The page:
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Uber Eats' operations in Little Rock should be shut down until the company complies with city code and obtains an advertising and promotion tax permit, the Little Rock Advertising and Promotion Commission said in a lawsuit filed Tuesday.

Filed in Pulaski County Circuit Court, the lawsuit said Uber Eats first signed up with Little Rock restaurants for its delivery services on Feb. 21, 2018. Uber Eats has refused requests that it get the permit, the lawsuit said.

Gretchen Hall, president and chief executive officer of the Little Rock Convention and Visitors Bureau, said other similar companies operating in Little Rock have obtained the A&P tax permit. The bureau manages the Statehouse Convention Center, Robinson Center and the River Market.

"Prepared food sellers in Little Rock are mandated by law to comply with the 2 percent tax that Little Rock has had on the books for decades," Hall said in a statement announcing the lawsuit's filing. "Uber Eats has failed to adhere to the law, while its competitors have done so. We work to keep a level playing field in Little Rock, and Uber Eats is no exception."

Similar services are offered by Waitr, Grubhub and Bite Squad, all of which have complied with the city code and obtained tax permits, John Keeling Baker, the commission's attorney, said in a telephone interview. Another company, DoorDash, is in the process of getting a permit, Baker said.

Permits are held by companies, not their drivers, Baker said.

Uber Eats also hasn't filed papers with the secretary of state's office to do business in Arkansas and doesn't have a registered agent in the state, the lawsuit said.

The defendant is Portier LLC, a Delaware company that owns Uber Eats. Baker said the lawsuit will be served to Uber Eats' registered agent in Delaware.

The case was assigned to Pulaski County Circuit Judge Wendell Griffen.

"Our next step is go visit the judge about our request for a temporary, or ex parte, injunction," said Baker, an attorney with the Mitchell, Williams, Selig, Gates and Woodyard firm. Such a hearing can be held without the defendant's presence, and the temporary injunction can be issued -- usually for up to 14 days -- before a hearing is held on a permanent injunction, according to Arkansas judicial rules.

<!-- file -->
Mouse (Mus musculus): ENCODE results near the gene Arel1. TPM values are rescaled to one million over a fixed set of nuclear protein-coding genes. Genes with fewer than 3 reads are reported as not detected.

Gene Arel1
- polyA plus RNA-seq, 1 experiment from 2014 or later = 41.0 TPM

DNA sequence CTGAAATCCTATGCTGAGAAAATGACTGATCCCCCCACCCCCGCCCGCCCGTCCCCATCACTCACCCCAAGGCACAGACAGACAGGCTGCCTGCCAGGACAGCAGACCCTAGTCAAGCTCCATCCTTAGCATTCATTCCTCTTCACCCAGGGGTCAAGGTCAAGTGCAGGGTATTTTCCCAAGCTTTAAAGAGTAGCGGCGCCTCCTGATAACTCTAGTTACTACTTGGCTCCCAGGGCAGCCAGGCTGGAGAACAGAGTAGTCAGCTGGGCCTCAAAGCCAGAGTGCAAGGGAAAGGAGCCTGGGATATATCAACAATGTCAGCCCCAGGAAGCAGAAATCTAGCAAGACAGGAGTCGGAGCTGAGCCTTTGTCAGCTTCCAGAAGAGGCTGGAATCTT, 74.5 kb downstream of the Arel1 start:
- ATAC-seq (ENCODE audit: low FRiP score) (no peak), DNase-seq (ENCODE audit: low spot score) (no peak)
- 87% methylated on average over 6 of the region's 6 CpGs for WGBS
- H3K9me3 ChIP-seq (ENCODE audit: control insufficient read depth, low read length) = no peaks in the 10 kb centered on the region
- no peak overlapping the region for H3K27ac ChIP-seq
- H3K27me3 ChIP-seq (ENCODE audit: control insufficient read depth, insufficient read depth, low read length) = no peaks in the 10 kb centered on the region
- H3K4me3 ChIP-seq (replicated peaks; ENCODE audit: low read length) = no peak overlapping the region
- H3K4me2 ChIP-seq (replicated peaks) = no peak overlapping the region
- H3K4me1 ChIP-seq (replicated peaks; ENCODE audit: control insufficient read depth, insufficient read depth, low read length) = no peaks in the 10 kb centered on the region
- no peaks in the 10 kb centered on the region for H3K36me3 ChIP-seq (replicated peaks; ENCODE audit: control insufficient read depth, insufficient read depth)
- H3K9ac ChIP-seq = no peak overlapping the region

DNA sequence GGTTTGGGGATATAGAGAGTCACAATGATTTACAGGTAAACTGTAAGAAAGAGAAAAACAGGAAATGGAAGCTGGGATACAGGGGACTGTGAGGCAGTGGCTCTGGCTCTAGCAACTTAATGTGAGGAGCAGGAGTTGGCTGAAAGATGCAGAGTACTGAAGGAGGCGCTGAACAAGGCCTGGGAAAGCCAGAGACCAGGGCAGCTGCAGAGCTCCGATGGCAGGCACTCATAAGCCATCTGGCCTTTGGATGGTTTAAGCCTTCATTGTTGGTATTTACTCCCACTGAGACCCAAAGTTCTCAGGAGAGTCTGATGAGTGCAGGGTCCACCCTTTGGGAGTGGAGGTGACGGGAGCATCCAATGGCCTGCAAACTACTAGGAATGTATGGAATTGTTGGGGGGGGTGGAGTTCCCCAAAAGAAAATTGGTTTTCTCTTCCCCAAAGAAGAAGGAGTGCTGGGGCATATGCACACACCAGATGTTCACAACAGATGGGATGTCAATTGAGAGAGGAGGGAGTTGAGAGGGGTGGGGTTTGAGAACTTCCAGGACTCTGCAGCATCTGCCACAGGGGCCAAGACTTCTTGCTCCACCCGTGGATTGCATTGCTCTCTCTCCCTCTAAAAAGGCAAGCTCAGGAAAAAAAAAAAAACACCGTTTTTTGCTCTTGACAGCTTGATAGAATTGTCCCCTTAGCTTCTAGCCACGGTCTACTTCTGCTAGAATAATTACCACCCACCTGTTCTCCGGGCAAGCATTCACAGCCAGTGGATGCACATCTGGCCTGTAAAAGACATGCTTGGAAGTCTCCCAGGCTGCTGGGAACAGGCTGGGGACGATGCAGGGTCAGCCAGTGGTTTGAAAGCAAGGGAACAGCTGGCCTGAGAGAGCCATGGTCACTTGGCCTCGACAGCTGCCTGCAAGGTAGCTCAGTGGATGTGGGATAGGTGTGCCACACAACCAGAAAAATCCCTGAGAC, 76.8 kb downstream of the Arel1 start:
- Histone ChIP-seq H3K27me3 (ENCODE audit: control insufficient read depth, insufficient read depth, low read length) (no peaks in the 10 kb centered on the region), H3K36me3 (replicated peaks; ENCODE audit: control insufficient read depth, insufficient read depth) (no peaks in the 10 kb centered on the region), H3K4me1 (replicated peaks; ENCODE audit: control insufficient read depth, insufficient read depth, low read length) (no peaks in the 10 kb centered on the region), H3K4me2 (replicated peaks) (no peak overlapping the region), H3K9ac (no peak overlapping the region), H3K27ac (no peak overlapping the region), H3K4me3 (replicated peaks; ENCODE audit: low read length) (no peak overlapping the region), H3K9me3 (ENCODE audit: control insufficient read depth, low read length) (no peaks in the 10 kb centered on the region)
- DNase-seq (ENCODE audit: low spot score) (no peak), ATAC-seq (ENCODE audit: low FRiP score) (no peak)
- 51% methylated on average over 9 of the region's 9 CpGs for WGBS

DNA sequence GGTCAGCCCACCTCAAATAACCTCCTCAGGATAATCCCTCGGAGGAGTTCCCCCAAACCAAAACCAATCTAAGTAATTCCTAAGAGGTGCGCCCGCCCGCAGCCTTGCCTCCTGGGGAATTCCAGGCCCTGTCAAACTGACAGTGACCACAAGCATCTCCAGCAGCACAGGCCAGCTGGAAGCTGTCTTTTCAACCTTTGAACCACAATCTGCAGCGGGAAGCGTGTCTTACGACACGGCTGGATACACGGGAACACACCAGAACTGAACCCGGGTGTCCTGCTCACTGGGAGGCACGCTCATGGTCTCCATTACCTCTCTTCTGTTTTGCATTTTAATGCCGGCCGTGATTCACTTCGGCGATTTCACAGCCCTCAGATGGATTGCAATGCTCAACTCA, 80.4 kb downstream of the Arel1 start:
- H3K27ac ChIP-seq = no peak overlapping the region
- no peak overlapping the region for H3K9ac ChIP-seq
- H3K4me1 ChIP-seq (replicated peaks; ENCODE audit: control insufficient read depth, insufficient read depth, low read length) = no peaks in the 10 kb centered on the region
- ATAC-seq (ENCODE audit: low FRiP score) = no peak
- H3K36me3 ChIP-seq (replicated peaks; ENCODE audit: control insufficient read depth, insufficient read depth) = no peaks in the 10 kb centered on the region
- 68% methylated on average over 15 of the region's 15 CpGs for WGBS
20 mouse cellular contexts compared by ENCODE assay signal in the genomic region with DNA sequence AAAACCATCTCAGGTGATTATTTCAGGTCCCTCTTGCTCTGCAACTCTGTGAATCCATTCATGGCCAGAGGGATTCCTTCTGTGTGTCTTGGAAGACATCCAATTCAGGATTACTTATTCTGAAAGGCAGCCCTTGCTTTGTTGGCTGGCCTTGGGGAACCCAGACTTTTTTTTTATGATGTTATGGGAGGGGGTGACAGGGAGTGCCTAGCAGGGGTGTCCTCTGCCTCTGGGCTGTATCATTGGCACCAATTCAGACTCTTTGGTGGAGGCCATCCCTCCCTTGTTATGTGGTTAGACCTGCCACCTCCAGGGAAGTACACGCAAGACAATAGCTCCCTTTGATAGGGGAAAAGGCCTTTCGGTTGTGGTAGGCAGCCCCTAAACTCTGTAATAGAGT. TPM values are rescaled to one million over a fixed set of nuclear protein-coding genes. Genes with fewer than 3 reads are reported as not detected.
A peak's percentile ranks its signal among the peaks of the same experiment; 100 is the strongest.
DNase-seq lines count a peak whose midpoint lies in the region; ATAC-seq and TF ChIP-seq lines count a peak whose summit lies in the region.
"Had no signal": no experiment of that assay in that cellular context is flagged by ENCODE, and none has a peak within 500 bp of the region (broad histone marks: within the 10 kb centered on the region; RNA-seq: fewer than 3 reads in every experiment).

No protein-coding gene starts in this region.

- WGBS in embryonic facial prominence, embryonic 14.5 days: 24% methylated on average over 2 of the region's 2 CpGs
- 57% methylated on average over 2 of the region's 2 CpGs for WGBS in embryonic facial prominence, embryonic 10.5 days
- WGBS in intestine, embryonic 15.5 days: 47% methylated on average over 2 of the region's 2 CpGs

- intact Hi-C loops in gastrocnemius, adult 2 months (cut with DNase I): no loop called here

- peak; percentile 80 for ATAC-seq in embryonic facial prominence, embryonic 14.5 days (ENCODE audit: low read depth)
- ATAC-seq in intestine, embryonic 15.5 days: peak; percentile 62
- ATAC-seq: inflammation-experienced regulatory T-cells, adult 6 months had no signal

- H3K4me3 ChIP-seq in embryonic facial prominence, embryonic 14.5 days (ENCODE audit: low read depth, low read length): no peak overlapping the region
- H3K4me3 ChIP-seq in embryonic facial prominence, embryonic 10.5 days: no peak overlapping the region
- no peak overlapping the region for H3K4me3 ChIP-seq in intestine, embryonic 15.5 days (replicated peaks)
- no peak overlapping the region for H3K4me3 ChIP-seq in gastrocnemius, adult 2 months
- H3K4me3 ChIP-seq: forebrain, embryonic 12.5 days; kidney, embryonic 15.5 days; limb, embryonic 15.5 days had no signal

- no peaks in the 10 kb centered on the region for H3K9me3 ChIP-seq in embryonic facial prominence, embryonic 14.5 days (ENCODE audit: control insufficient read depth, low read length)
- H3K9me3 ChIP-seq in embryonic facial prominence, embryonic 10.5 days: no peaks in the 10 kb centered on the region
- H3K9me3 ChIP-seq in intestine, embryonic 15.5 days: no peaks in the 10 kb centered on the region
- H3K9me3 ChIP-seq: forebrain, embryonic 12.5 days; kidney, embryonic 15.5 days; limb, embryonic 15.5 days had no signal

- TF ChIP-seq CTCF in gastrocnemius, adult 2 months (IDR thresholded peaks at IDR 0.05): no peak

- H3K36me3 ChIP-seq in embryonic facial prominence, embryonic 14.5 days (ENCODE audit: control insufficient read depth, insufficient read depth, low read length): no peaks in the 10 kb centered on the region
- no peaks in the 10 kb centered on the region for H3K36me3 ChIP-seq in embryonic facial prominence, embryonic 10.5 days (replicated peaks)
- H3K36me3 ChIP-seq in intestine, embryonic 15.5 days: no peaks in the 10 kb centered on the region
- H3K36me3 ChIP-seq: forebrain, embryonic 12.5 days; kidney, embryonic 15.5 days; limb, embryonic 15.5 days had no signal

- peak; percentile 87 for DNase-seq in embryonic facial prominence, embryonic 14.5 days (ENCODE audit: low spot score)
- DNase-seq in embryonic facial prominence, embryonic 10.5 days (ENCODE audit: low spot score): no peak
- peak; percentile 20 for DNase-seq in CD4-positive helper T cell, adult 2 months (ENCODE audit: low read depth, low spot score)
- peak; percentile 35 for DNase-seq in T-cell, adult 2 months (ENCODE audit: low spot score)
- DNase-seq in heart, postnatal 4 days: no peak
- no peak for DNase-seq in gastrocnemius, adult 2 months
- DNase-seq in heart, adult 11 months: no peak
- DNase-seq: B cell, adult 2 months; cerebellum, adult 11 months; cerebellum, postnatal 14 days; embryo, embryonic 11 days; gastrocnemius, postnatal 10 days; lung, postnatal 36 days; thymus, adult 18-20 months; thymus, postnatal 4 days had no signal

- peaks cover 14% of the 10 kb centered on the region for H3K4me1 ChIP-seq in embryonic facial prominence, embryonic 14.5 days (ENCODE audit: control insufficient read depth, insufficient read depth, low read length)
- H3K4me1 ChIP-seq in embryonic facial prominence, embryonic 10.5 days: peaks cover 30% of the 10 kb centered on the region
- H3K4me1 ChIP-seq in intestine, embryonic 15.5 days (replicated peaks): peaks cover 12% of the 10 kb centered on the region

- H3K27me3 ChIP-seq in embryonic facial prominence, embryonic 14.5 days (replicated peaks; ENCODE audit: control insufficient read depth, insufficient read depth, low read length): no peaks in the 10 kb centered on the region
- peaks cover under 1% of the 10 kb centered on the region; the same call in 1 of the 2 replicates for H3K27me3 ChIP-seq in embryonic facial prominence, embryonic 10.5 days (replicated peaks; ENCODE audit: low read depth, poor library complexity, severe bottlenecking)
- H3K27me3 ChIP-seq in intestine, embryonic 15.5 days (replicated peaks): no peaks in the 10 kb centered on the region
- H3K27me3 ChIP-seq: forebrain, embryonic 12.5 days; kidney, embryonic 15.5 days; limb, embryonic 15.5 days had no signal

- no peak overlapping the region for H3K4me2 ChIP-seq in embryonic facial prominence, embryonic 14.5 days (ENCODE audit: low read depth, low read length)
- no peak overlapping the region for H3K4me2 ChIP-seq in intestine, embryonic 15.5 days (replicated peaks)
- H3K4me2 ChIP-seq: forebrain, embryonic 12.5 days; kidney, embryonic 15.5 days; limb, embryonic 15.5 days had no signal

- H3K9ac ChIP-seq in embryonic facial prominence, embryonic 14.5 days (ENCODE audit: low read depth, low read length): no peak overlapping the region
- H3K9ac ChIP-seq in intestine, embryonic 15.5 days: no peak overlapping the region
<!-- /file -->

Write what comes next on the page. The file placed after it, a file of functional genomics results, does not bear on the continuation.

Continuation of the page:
"Uber Eats is subject to the Prepared Food Tax," the lawsuit said, referring to a 2 percent tax on a restaurant's gross receipts. There's a similar 4 percent tax on hotels' and motels' gross receipts, with revenue from both taxes going to advertising and promotion efforts.

The permit applies to Uber Eats through a provision of the city code for "any platform, online or offline [that] advertises and offers to a purchaser prepared food and beverage and accepts payments from the purchases," according to the lawsuit.

"Uber Eats' continued transaction of business without an A&P Tax permit affords Uber Eats an improper competitive advantage over its fellow prepared food sellers," the lawsuit said.

Based in San Francisco and founded 10 years ago, Uber first came to Arkansas as a hauler of people, not food, and got crossways with the Little Rock Board of Directors almost immediately.

Uber began operating in Little Rock in November 2014 without a permit to do business in Little Rock, City Attorney Tom Carpenter said at the time. Uber contended that, as a technology company, it didn't have to follow cities' transportation codes. Both sides worked out an agreement on Uber's operations in Little Rock as a transportation company without the city filing a lawsuit.

Business on 03/20/2019

Print Headline: Uber Eats lacks Little Rock permit, suit says

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Comments

  • GOHOGS19
    March 20, 2019 at 8:37 a.m.

    Good to see the powers that be embrace technology....not.

  • JustsayMoe
    March 20, 2019 at 9:33 a.m.

    They are a delivery business, not a food selling business. Don't the restaurants providing the food charge the tax? If so, why are the requiring Uber to tax it again? Double taxation?

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